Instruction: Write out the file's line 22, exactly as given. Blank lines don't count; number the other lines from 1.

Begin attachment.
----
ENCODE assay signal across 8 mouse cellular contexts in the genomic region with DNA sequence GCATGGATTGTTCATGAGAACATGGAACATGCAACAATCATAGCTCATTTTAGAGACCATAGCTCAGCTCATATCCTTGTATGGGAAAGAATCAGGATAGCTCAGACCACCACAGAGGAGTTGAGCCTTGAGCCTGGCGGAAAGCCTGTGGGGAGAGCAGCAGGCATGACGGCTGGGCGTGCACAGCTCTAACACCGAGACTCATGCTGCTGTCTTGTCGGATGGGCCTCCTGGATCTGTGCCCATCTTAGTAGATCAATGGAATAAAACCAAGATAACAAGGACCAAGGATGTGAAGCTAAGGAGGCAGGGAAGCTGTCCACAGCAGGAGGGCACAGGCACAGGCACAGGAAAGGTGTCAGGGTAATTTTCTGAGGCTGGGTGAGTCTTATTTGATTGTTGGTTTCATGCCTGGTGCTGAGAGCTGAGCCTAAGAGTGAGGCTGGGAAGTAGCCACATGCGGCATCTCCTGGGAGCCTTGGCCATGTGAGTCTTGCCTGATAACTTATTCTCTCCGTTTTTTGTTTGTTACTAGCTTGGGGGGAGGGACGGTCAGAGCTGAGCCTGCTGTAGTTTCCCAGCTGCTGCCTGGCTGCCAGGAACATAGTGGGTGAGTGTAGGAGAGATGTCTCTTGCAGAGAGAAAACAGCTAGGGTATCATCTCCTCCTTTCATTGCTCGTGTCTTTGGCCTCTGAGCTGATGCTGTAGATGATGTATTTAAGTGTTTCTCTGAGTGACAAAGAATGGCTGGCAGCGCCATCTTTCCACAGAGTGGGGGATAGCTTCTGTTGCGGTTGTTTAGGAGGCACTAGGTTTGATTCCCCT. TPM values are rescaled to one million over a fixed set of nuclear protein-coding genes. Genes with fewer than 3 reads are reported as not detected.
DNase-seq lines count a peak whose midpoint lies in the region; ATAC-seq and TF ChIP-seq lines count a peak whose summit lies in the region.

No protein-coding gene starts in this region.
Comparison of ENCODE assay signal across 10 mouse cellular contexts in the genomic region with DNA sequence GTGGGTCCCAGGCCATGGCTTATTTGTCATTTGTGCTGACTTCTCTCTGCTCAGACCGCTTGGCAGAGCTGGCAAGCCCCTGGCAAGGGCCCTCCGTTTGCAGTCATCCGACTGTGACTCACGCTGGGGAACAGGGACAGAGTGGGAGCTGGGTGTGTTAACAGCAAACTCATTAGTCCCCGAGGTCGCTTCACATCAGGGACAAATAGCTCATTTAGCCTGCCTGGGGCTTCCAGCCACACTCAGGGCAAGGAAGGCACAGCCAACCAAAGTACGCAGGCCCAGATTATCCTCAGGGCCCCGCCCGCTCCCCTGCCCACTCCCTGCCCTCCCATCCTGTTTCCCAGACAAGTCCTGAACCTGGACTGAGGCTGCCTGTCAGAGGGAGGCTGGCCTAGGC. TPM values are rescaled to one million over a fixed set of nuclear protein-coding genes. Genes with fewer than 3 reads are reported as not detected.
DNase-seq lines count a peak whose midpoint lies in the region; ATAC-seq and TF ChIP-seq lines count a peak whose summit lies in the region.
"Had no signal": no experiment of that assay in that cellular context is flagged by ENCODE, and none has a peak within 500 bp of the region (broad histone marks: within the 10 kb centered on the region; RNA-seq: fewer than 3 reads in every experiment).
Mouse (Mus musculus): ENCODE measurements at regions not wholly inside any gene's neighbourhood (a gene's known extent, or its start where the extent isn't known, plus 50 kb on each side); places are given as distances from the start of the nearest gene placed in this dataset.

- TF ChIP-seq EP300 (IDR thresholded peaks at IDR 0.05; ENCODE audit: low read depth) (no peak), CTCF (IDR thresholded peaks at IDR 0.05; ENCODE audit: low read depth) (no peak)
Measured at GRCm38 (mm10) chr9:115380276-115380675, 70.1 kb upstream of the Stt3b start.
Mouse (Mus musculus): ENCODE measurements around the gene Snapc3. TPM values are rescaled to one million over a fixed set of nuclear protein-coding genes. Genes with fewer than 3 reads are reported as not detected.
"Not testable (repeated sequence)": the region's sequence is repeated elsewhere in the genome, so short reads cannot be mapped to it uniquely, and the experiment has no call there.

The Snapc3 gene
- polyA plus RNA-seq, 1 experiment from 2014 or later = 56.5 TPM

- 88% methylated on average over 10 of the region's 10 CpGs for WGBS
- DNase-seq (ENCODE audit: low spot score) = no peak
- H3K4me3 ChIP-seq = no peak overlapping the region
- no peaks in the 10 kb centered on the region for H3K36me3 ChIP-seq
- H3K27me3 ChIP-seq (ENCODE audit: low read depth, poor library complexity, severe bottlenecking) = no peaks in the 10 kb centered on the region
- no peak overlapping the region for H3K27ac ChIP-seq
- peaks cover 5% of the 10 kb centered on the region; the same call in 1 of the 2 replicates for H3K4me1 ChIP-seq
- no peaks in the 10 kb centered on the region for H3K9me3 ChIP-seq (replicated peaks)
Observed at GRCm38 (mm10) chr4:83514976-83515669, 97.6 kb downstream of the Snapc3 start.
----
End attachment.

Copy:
Observed at GRCm38 (mm10) chr4:83514976-83515669, 97.6 kb downstream of the Snapc3 start.